Experts question usefulness of screening travellers to UK for Ebola

BMJ 2014; 349 doi: (Published 13 October 2014) Cite this as: BMJ 2014;349:g6199
  1. Anne Gulland
  1. 1London

Experts have questioned the effectiveness of the UK government’s announcement that it is going to introduce screening at major UK transport terminals in a bid to intercept travellers with Ebola disease.

The government made the announcement to stem fears over the potential spread of the disease in the United Kingdom, after a man in the United States died from the disease and a nurse caring for missionaries with the disease in Spain became infected.1 2 3 The US has also introduced screening at five major airports.4

Enhanced screening will initially be implemented at Heathrow and Gatwick airports and the Eurostar train terminals and will be conducted by medical rather than border force staff, the spokesman added.

Only travellers from the three affected countries—Sierra Leone, Liberia, and Guinea—will be screened, at first by a questionnaire that will assess passengers’ recent travel history, their contacts, and onward travel arrangements. Travellers will then have more comprehensive screening if concerns are flagged up at this stage. A Downing Street spokeswoman said that details of the full screening arrangement were still being worked out.

Travellers leaving the three worst affected countries are already screened on exit, and virologists have questioned the effectiveness of entry screening. Ben Neumann, a lecturer in virology at Reading University, said that there was no strong scientific case that airport screening would keep Ebola disease out of the UK. He said, “Even for experienced doctors Ebola is a difficult disease to detect. [In] the first few weeks after infection a person would not normally have any external signs of having Ebola. Early stage Ebola cases could only be detected by an invasive blood test, and even that might fail if the person has very recently contracted the virus.

“The only surefire way to keep Ebola out of the UK is to stop it at the source, by measures like providing new hospitals, and people needed to mount a joined-up public health response in west Africa.”

David Evans, professor of virology at Warwick University, said that it was important that screening did not create a false sense of security. He added that relying on temperature screening would identify many false positive cases of the disease.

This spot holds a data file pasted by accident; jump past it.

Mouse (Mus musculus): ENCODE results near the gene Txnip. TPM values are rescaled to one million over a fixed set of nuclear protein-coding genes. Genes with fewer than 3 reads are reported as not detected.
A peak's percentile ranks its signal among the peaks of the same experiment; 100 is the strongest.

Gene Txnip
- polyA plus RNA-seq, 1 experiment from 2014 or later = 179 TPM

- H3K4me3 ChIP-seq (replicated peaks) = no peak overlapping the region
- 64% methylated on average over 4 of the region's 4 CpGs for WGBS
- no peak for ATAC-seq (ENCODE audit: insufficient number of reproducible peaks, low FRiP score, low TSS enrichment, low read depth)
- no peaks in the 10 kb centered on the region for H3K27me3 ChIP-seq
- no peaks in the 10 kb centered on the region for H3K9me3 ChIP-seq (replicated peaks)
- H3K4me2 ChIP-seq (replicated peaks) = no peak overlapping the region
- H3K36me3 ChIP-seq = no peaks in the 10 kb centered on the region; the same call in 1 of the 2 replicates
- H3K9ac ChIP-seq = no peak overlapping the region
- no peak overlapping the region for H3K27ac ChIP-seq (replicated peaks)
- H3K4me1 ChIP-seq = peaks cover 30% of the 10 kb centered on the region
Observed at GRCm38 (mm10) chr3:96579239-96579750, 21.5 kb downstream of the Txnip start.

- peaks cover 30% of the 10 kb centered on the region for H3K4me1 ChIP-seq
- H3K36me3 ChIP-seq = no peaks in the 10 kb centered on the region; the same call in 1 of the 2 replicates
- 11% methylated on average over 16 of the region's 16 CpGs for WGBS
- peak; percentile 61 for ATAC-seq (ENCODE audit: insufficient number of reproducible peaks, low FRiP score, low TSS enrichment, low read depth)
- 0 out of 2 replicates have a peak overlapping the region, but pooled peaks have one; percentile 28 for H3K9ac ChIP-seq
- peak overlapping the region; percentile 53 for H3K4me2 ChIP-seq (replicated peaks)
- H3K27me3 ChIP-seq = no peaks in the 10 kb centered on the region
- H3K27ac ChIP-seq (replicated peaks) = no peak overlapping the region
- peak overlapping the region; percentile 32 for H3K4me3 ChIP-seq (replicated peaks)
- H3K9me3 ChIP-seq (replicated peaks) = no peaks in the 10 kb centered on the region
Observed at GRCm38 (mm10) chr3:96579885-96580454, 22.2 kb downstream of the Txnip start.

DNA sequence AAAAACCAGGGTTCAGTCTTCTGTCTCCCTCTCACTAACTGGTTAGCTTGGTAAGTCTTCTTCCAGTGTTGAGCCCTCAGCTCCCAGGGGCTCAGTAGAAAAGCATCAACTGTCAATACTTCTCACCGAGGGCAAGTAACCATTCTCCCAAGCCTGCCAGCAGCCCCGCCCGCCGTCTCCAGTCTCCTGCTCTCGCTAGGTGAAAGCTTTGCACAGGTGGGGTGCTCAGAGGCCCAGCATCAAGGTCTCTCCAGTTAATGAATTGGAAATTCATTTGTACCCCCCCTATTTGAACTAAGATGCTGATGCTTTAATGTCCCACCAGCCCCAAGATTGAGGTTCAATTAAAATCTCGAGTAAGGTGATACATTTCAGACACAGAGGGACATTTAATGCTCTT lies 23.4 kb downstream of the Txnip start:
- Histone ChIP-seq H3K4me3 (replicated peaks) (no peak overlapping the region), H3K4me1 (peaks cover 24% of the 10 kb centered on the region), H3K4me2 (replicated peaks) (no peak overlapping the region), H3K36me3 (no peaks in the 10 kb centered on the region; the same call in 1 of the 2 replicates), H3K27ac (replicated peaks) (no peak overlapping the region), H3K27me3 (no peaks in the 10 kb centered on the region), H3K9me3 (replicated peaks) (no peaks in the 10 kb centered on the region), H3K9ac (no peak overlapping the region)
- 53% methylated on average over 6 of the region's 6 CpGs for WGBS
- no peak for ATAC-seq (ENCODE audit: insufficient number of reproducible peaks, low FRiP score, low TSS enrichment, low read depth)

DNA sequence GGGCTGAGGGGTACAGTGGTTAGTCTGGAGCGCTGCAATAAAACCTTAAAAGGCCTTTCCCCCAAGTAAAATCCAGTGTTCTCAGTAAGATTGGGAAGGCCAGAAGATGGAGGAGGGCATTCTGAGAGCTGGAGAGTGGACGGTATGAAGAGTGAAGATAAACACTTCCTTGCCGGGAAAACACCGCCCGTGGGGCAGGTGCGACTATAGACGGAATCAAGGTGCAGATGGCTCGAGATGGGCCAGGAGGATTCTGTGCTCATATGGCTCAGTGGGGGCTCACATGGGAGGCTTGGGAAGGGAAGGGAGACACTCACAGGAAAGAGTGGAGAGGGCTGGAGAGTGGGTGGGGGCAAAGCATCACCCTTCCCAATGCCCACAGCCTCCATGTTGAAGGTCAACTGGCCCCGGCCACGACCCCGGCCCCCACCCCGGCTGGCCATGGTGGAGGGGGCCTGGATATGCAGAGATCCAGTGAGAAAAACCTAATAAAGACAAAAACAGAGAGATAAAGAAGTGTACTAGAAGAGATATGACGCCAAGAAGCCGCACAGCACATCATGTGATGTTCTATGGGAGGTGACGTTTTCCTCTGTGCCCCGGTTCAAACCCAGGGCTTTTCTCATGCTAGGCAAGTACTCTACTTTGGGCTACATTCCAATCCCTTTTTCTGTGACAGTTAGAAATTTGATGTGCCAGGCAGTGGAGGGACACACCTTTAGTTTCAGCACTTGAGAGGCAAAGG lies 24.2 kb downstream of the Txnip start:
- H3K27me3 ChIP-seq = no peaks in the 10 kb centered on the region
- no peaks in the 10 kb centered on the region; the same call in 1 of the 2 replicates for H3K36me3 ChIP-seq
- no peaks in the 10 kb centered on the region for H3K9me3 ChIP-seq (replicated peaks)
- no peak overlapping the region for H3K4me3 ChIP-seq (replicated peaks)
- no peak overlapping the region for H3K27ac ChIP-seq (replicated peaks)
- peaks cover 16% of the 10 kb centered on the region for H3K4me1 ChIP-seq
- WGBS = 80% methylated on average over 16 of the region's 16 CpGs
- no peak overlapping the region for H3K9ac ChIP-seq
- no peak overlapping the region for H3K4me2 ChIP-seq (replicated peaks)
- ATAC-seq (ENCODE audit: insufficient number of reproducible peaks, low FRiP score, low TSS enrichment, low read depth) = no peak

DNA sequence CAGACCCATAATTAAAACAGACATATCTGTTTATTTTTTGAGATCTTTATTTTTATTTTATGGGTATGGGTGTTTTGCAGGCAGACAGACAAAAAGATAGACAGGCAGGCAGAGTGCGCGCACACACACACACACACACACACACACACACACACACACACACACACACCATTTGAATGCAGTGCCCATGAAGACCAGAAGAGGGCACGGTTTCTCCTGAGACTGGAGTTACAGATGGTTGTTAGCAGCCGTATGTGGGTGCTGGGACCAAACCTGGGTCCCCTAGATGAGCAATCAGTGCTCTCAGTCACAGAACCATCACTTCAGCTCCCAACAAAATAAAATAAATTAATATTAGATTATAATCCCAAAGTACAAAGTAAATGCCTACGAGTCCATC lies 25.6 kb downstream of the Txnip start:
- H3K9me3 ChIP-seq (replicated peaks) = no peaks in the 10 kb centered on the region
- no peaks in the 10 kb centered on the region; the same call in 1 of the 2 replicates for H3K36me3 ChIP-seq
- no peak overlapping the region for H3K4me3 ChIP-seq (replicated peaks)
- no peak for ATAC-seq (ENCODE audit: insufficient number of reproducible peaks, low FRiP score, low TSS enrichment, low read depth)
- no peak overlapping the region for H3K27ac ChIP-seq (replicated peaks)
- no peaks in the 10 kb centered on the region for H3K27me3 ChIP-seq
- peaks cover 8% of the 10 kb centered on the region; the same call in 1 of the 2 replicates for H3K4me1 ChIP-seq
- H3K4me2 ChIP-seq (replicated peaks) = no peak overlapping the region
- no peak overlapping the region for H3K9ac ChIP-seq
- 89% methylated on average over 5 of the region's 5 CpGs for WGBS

He said, “Similarly, false negatives—passengers arriving without a fever but who are infected with Ebola—would still escape detection. Use of temperature screening was not effective in identifying passengers with SARS [severe acute respiratory syndrome] during the 2003 epidemic, and there is no reason to think it would be any better in identifying passengers infected with Ebola,” he said.

The decision to screen travellers was made by the government’s Cobra crisis response team, comprising ministers, including the prime minister, chancellor of the exchequer, health secretary, international development secretary, England’s chief medical officer, Sally Davies, and Paul Cosford, director of health protection at Public Health England.

A statement on the Public Health England website dated 7 October said that entry screening for Ebola would “require the UK to screen every returning traveller, as people could return to the UK from an affected country through any port of entry. This would be huge numbers of low risk people.” The World Health Organization currently does not recommend entry screening.

After the government’s announcement Davies said that the screening would “help to improve our ability to detect and isolate Ebola cases.”

She said, “Although the risk to the UK remains low, in view of the concern about the growing number of cases it is right to consider what further measures could be taken, to ensure that any potential cases arriving in the UK are identified as quickly as possible.”

Two doctors treating the Spanish nurse with Ebola disease,2 Teresa Romero, have been admitted for observation, taking the total number quarantined to six. Meanwhile, Spanish healthcare workers have been demonstrating over cuts to health services over recent years.


Cite this as: BMJ 2014;349:g6199


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